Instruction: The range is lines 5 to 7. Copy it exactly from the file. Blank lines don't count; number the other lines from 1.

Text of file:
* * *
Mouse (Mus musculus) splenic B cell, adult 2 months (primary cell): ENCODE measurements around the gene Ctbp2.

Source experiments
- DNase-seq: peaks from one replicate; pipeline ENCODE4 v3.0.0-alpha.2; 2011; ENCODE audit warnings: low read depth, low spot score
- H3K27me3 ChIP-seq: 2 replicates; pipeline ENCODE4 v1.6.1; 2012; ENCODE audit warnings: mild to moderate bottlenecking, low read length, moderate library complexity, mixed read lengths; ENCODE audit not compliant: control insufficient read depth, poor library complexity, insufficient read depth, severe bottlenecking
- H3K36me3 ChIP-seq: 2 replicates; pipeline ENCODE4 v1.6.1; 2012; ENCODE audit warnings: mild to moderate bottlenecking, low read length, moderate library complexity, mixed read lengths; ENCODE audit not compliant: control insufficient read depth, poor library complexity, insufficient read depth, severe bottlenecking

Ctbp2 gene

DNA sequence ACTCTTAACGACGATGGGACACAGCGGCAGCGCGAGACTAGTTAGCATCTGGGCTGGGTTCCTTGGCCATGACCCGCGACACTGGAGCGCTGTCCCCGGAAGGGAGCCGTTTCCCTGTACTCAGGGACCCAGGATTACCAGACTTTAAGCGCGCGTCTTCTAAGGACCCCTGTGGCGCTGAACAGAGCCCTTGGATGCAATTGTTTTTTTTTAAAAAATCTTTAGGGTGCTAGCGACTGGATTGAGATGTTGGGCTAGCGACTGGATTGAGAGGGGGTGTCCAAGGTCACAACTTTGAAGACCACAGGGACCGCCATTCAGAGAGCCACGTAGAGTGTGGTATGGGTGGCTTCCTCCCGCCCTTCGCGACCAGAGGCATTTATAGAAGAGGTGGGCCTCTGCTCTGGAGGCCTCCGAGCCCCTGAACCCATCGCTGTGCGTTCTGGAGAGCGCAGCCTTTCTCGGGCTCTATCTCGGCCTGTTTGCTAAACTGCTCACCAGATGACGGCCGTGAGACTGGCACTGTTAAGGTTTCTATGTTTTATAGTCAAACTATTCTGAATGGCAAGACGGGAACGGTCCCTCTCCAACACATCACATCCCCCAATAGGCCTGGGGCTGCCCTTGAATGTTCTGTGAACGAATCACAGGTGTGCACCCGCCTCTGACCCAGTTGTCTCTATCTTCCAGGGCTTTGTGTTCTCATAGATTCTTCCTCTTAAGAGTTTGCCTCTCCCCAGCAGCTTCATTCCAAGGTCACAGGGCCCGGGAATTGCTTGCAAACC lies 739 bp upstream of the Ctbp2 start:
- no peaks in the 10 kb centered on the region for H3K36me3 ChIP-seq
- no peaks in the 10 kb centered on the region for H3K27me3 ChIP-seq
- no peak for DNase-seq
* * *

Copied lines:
- H3K36me3 ChIP-seq: 2 replicates; pipeline ENCODE4 v1.6.1; 2012; ENCODE audit warnings: mild to moderate bottlenecking, low read length, moderate library complexity, mixed read lengths; ENCODE audit not compliant: control insufficient read depth, poor library complexity, insufficient read depth, severe bottlenecking

Ctbp2 gene

DNA sequence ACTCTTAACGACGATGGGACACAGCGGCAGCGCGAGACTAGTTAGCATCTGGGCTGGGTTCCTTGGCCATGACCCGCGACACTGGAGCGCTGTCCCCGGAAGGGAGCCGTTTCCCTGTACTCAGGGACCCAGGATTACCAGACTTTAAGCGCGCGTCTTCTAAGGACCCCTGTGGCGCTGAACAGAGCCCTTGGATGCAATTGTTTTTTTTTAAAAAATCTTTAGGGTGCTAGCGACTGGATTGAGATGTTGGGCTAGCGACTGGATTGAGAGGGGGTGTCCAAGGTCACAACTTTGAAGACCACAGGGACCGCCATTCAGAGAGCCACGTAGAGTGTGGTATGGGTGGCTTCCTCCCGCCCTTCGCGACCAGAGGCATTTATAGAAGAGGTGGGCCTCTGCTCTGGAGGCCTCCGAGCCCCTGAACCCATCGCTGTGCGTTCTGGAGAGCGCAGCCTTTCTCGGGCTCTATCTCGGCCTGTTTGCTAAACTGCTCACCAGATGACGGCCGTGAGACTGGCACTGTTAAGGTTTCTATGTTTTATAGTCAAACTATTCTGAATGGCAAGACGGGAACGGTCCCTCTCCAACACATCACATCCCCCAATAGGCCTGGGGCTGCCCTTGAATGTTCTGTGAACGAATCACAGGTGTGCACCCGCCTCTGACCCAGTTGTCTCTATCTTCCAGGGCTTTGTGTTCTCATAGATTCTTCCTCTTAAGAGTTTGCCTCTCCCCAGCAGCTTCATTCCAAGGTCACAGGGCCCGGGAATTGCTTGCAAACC lies 739 bp upstream of the Ctbp2 start: